by: Christine Boyle and Seth Klein on February 15th, 2014 | 1 Comment »
Credit: Creative Commons/The Value Web
Rarely are we invited to consider ethical questions of right and wrong in matters of economic development, particularly in times of economic fragility, when jobs and investment are in high demand.
But as any society debates core economic and policy ideas, the battle for moral leadership matters. And so, at this critical time, it is vital that progressives reclaim some of that language.
For too long, we’ve been told that our values must take a backseat to the imperatives of economic growth and the associated promises of job creation; that what best serves the interests of large corporations will ultimately benefit the rest of us.
by: Mary Grey on February 14th, 2014 | 4 Comments »
Like readers of Tikkun I am passionate about peace in Israel-Palestine as well as in the wider Middle East. Being a theologian/writer with a background in Jewish-Christian dialogue, I have mainly sought to speak to peaceseeking Christians—and others—who are willing to look beyond the polarity of being either pro-Palestinian or pro-Israeli towards envisioning a solution for both communities and building on the prophetic traditions of each other.
I believe—like Gandhi—that you have to look truth in the face, and take the courage to tell it.
by: Tara Kipnees on February 12th, 2014 | 3 Comments »
Credit: Creative Commons
The many angles of the Dylan Farrow/Woody Allen sexual assault saga have been dissected relentlessly over the past two weeks. For all the information unearthed, it is increasingly apparent that we will never know what happened between Woody Allen and his adoptive daughter nearly 22 years ago. One thing we do know for certain, though, is that in 1992 the Connecticut state prosecutor Frank Maco found “probable cause” to prosecute Woody Allen, but he did not move forward with filing charges due to “the fragility of the child victim.”
In a November 2013 Vanity Fair article, Farrow told author Maureen Orth “”I have never been asked to testify. If I could talk to the seven-year-old Dylan, I would tell her to be brave, to testify.” Maco, for his part, told the author that he found Farrow too uncooperative to testify. Either way, someone made a decision that it would be too much for Farrow to testify in court against her alleged assailant, and Farrow today wishes a different decision had been made.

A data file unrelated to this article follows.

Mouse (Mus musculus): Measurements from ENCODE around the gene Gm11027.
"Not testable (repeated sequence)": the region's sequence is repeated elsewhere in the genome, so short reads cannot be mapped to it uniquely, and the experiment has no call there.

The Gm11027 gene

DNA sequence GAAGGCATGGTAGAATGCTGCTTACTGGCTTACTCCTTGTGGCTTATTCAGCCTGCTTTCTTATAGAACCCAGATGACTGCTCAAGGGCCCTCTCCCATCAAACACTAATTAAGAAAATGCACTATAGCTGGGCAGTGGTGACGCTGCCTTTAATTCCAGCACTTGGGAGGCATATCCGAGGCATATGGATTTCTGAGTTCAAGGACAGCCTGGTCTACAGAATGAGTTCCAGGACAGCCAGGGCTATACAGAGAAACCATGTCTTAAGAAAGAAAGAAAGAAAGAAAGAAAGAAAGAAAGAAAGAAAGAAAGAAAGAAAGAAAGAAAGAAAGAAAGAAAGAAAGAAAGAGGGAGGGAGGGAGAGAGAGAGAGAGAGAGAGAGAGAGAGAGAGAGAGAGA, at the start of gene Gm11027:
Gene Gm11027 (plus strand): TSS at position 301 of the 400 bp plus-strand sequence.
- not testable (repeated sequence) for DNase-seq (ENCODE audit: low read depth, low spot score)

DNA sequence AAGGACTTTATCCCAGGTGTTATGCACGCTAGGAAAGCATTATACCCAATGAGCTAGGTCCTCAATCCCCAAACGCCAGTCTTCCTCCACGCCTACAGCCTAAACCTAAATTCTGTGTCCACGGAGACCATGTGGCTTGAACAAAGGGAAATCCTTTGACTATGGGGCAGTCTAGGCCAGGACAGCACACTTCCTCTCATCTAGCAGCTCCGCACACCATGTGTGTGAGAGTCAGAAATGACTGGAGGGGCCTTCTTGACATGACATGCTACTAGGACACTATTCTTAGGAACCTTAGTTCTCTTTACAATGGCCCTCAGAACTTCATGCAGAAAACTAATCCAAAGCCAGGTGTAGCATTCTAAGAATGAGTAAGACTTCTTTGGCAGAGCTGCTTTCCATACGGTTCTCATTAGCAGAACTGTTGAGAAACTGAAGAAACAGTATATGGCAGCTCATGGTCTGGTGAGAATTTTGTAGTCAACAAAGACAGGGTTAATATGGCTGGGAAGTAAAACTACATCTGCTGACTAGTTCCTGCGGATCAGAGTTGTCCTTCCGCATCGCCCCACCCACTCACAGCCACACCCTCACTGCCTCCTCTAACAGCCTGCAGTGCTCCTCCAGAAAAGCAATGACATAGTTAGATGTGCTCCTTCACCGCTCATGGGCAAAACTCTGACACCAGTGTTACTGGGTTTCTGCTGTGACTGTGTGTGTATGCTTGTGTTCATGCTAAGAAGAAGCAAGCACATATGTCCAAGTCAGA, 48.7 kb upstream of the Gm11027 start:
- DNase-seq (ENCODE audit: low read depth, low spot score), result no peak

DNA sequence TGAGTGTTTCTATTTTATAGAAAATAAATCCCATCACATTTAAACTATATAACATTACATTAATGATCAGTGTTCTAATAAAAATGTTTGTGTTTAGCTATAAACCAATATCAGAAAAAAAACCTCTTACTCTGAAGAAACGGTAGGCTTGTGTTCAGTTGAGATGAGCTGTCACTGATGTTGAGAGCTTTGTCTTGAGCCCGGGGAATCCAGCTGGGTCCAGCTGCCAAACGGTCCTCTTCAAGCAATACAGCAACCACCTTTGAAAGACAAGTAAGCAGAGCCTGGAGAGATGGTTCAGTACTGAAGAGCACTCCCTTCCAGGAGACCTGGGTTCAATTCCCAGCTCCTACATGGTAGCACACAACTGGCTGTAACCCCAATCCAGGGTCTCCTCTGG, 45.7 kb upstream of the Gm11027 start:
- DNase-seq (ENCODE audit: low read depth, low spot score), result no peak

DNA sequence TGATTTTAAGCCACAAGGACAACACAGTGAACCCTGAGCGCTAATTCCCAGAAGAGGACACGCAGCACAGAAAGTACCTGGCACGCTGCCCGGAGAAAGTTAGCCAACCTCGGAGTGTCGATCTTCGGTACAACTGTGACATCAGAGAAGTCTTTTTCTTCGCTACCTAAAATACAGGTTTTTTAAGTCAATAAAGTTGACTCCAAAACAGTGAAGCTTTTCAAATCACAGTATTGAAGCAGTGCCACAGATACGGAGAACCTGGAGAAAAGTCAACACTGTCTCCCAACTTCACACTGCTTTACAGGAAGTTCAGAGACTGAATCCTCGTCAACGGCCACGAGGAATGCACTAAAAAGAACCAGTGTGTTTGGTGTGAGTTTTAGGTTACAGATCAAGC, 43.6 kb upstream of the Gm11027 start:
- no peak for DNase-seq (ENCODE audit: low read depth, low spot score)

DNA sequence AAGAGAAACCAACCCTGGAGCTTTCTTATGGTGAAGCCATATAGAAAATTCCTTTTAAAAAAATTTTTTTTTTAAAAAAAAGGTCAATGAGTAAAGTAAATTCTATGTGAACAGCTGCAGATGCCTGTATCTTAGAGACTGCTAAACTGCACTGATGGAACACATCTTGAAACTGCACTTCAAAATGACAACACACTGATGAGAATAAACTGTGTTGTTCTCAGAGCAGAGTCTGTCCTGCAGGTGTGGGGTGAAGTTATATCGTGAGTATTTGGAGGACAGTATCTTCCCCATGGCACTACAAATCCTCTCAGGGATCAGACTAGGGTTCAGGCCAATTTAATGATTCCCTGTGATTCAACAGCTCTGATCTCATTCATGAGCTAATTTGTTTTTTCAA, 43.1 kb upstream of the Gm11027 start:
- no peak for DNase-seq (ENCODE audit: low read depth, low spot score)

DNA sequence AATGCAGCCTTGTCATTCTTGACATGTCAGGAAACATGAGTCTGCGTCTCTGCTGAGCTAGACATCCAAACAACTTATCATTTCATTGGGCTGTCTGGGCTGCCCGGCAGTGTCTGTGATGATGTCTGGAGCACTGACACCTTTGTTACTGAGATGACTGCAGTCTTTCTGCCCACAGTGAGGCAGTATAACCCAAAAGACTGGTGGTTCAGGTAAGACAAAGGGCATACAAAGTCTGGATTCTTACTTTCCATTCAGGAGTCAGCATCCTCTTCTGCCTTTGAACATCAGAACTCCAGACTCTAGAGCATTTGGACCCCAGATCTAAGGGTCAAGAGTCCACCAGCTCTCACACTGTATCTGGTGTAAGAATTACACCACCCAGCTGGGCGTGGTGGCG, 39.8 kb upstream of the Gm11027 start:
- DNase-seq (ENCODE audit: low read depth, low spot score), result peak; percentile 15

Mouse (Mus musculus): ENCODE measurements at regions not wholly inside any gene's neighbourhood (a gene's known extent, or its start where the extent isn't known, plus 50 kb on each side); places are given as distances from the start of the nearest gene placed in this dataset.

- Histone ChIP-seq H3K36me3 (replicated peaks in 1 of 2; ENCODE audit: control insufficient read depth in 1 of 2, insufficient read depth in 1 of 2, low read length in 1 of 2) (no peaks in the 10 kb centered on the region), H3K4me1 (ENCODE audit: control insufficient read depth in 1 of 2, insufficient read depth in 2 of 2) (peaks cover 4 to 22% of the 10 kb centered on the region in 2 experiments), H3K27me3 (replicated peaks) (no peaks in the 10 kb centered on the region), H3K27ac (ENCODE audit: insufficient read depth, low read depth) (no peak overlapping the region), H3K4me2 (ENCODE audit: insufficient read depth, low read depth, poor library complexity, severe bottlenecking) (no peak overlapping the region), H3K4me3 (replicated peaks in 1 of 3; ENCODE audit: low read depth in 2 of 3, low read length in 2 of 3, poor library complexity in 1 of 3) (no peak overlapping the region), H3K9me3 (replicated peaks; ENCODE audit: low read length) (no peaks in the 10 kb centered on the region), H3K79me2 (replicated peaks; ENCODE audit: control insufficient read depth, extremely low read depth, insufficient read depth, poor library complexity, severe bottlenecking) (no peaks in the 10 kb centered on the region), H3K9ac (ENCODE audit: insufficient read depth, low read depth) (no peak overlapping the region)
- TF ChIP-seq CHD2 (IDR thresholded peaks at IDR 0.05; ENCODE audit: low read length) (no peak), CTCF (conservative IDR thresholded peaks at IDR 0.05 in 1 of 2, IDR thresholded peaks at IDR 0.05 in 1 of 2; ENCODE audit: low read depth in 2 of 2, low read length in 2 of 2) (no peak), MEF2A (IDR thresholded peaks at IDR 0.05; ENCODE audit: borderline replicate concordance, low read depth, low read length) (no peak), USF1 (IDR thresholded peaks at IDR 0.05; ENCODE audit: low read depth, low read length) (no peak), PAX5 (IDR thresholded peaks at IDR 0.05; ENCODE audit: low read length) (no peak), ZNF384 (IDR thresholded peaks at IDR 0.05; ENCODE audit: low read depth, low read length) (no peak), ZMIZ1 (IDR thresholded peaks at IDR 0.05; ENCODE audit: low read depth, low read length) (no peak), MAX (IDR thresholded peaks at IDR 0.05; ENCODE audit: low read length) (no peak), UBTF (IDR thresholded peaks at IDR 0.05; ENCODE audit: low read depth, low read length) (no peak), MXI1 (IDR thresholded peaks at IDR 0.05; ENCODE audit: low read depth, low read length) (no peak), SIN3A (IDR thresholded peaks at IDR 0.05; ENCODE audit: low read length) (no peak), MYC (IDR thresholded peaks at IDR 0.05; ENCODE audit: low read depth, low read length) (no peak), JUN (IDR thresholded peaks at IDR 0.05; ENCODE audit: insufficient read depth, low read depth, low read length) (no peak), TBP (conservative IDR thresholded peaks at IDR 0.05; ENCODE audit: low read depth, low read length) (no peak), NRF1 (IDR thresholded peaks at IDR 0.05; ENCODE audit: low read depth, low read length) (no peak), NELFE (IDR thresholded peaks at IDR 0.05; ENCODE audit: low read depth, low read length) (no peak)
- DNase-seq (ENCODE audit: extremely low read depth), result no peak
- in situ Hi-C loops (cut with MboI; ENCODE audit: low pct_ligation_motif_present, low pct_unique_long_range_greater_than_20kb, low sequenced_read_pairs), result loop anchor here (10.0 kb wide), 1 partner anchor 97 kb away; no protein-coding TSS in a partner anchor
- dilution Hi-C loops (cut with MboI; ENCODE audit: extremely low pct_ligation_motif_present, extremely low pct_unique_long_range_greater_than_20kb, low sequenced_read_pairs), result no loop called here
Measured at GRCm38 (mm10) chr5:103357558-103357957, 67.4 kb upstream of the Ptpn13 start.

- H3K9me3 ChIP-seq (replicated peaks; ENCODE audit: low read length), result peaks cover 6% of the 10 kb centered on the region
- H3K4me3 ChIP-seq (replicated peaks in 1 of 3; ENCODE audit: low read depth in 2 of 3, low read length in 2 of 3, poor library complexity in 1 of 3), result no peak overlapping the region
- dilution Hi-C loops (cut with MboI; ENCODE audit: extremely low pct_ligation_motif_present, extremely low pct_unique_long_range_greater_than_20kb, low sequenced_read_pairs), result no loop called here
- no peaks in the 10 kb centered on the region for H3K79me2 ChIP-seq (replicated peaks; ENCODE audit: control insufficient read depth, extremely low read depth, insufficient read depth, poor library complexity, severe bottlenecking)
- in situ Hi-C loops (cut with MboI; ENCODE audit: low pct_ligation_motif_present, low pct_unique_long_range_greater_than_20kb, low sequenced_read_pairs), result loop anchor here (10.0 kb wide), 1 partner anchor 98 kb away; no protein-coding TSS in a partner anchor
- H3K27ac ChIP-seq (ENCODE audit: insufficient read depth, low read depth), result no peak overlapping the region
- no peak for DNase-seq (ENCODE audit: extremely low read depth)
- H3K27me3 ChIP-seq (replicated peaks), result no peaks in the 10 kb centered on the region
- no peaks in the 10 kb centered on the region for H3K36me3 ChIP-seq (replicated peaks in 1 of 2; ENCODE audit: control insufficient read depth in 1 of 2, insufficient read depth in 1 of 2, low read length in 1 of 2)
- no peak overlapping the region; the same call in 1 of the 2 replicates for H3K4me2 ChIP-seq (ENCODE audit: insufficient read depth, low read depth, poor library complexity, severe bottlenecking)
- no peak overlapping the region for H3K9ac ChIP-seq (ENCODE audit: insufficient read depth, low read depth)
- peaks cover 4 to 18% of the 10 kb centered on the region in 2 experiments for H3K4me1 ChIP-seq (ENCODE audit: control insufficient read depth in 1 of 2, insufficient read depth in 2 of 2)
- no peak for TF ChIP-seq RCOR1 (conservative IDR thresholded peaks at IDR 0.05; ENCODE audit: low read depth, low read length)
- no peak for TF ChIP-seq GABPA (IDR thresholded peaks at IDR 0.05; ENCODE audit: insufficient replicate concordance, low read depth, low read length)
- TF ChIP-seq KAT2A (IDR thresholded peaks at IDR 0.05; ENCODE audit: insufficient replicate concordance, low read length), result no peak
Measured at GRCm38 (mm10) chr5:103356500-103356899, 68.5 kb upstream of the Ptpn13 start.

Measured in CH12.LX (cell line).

by: Andrew Hanauer on February 6th, 2014 | Comments Off
Credit: Timothy Fadek/Polaris
Last month marked the fourth anniversary of Haiti’s catastrophic earthquake, an event CBS News labeled the “worst natural disaster in the history of the Western hemisphere.” The extent of the devastation is well chronicled at this point, as is the fact that Haiti was hardly a prosperous nation before the ground shook in 2010. After the quake, aid money and help of all kinds flowed in to the country from caring people and institutions around the world.
But even as money flowed in, other money flowed out. At the time of the earthquake, Haiti owed roughly one billion dollars to international creditors despite having just received roughly an equivalent amount in debt relief prior to the quake. This meant that in the aftermath of the earthquake, Haiti was sending money in debt payments each month that could have been spent rebuilding the country, providing clean water, and mitigating the cholera epidemic that followed soon after. Today, a sadly similar situation has presented itself in the Philippines, which has now sent almost $2 billion in debt payments to creditors in the aftermath of Typhoon Haiyan. Much of the Philippines’ debt is derived from the Ferdinand and Imelda Marcos regime, which spent borrowed funds on repressive instruments of the state, a nuclear power plant built on an earthquake fault at the foot of a volcano that did not produce a single unit of energy for the country, and, of course, on a spectacular collection of shoes.
by: Kristin McCandless on February 5th, 2014 | 3 Comments »
(DMX / Credit: Creative Commons- Wikimedia)
The first couple of times I heard a celebrity boxing match between George Zimmerman and the rapper known as DMX was in the works I thought the idea was a joke.
But this match is not a joke – it is actually on its way to being contracted. And I’m terrified of what this means for us as a society.
George Zimmerman, the neighborhood watch coordinator who shot unarmed teenager Trayvon Martin back in 2012 was acquitted of the murder and manslaughter charges against him, so on a legal level, no more can be done to hold Zimmerman to account.
There is, however, much that can and should be done to change the system that allowed that verdict to happen. The way to bring about justice is to use this horrible case and its powerful, emotional backlash to change what is wrong within our system, to make it reflect the peoples’ desire to move forward past racial disparities and unpunished hate crimes.
People are against Zimmerman because they are against his raw, blatant display of hate, violence, and discrimination.
So let me ask: why are we letting him stoke these exact same sentiments through a high-profile boxing match on TV?
by: Janice Kamenir-Reznik on February 3rd, 2014 | Comments Off